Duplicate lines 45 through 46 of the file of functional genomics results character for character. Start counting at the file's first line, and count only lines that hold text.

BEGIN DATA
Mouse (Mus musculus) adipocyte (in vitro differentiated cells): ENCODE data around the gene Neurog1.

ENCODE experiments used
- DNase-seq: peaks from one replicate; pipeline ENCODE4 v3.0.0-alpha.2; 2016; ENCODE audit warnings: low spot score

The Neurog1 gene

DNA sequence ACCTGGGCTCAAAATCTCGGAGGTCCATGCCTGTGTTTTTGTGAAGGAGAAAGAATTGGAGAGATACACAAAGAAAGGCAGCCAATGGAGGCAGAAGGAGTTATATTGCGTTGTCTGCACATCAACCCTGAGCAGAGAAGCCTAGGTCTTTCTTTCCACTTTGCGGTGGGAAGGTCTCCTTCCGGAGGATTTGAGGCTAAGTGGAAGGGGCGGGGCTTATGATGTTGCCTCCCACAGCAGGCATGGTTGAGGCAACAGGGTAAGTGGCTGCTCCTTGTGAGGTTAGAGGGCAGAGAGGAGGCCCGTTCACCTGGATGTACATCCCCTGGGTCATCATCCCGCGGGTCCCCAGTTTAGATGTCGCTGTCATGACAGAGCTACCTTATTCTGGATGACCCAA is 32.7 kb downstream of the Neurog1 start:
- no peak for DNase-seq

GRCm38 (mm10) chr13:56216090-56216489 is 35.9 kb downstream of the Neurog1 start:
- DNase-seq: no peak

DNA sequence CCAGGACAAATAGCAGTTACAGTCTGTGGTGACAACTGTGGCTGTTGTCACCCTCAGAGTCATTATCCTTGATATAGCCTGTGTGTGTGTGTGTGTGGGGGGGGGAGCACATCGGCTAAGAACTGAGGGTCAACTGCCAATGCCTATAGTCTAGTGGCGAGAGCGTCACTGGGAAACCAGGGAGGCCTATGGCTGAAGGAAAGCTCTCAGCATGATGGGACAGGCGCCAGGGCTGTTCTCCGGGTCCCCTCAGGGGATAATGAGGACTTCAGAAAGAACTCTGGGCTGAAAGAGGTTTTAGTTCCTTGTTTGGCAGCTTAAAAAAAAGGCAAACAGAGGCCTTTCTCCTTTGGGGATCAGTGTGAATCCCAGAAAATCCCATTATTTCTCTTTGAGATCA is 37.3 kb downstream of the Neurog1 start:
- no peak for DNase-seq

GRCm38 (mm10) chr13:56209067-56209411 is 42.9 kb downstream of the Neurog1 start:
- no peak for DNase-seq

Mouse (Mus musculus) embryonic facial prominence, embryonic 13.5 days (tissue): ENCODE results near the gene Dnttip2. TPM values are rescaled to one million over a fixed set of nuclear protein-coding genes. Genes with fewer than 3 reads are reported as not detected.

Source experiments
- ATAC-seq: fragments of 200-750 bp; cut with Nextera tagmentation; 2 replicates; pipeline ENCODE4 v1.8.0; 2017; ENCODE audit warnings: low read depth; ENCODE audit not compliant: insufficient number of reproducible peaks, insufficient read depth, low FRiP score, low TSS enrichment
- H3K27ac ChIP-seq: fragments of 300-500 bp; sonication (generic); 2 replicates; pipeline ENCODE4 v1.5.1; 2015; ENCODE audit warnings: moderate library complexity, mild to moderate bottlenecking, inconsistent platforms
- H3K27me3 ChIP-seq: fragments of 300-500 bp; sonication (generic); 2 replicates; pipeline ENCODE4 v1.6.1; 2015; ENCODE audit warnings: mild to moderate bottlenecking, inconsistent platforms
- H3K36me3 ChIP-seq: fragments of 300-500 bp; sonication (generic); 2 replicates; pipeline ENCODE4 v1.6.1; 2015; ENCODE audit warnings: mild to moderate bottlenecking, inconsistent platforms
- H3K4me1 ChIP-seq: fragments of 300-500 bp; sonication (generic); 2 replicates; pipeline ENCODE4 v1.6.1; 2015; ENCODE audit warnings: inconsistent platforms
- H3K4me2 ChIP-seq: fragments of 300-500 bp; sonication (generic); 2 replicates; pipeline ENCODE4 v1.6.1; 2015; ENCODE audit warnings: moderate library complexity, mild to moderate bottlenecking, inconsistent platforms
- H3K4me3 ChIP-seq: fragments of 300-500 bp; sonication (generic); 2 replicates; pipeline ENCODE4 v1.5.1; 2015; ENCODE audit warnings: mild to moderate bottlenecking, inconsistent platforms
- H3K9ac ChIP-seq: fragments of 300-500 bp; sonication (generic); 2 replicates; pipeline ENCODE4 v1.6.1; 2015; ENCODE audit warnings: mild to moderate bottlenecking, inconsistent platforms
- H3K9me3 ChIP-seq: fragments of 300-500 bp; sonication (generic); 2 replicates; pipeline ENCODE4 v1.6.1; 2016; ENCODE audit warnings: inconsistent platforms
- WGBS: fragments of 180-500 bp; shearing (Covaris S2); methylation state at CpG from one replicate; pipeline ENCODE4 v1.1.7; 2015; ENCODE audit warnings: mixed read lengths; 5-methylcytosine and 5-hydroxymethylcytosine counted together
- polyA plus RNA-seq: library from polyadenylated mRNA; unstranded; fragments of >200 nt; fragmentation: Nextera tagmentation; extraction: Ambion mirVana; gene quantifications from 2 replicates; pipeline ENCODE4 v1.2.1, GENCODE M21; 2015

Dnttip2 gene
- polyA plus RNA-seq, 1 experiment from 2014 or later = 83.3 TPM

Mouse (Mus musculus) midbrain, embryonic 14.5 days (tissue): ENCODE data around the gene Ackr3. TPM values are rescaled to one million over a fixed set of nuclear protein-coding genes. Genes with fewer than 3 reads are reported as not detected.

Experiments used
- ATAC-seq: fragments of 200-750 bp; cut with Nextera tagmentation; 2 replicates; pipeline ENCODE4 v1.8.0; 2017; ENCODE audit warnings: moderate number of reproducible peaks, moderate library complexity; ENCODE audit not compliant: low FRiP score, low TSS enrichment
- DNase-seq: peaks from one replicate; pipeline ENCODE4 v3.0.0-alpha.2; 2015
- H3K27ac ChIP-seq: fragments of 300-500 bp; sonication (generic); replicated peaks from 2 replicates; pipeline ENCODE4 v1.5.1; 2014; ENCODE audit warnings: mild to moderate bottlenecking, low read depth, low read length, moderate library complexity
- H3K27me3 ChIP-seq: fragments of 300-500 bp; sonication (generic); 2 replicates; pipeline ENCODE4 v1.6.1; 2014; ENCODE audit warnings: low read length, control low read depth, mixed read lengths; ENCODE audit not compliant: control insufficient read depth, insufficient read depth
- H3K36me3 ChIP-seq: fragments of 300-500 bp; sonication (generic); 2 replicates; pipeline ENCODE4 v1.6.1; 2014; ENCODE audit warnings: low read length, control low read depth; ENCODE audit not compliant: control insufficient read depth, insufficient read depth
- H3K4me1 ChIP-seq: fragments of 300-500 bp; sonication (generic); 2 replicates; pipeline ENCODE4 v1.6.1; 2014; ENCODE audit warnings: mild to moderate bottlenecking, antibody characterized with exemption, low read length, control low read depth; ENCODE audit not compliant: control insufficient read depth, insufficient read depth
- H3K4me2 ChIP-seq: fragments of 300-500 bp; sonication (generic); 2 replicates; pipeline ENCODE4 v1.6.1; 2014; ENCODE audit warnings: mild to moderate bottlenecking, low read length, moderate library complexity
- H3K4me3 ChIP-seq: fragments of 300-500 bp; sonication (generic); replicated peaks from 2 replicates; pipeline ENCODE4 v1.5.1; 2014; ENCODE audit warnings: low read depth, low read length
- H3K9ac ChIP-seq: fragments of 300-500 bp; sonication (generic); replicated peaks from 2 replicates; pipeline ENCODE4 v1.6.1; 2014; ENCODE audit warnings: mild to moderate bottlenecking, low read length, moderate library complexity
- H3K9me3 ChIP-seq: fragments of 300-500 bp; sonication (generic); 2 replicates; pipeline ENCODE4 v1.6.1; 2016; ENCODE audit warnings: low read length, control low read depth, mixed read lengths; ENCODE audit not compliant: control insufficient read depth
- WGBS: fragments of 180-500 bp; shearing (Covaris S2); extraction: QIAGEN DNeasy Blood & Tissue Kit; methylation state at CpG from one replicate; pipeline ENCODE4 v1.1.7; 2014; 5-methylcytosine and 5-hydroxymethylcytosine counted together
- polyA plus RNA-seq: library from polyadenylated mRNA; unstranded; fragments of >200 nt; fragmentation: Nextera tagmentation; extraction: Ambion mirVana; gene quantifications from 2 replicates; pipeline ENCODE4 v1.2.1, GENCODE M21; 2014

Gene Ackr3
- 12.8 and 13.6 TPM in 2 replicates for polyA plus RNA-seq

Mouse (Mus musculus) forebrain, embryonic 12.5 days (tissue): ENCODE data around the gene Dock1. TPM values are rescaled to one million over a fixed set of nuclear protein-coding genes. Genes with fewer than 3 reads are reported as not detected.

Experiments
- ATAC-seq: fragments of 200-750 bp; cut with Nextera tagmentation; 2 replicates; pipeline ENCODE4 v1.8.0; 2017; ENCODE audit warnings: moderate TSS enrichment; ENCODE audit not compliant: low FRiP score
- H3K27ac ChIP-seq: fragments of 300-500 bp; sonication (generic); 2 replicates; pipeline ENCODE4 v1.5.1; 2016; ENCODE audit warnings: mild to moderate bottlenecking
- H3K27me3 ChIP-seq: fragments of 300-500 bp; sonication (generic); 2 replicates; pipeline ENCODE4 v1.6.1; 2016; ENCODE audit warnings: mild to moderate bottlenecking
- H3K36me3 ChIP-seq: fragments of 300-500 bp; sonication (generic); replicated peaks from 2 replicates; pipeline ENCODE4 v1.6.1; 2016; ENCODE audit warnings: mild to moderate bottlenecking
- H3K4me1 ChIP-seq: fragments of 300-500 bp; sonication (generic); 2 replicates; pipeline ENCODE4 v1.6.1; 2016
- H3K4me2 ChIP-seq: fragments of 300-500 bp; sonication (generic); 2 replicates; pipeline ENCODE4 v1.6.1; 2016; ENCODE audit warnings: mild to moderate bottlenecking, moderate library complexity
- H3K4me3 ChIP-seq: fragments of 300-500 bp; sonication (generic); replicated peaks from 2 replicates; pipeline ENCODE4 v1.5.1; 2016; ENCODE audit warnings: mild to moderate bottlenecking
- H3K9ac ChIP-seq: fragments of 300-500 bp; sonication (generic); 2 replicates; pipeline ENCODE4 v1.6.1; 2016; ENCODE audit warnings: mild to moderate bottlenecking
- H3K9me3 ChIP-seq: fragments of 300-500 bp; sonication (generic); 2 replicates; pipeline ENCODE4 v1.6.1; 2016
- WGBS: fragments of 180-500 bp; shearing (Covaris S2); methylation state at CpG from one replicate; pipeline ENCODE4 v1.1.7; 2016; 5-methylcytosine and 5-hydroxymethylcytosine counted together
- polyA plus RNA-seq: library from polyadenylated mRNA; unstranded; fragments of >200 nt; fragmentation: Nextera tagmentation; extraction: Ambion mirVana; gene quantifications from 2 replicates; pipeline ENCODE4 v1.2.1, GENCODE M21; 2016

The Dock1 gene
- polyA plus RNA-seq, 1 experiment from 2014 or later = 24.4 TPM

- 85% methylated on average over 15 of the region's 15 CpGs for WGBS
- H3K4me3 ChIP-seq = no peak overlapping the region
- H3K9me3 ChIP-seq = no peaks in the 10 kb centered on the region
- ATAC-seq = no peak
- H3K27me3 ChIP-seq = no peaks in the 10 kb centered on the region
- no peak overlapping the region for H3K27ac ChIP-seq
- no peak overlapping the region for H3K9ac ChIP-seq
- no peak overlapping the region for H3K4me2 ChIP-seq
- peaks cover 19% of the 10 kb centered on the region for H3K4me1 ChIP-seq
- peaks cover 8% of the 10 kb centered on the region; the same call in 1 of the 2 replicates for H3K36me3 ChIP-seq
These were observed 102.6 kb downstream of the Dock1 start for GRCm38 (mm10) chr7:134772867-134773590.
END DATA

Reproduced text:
Experiments
- ATAC-seq: fragments of 200-750 bp; cut with Nextera tagmentation; 2 replicates; pipeline ENCODE4 v1.8.0; 2017; ENCODE audit warnings: moderate TSS enrichment; ENCODE audit not compliant: low FRiP score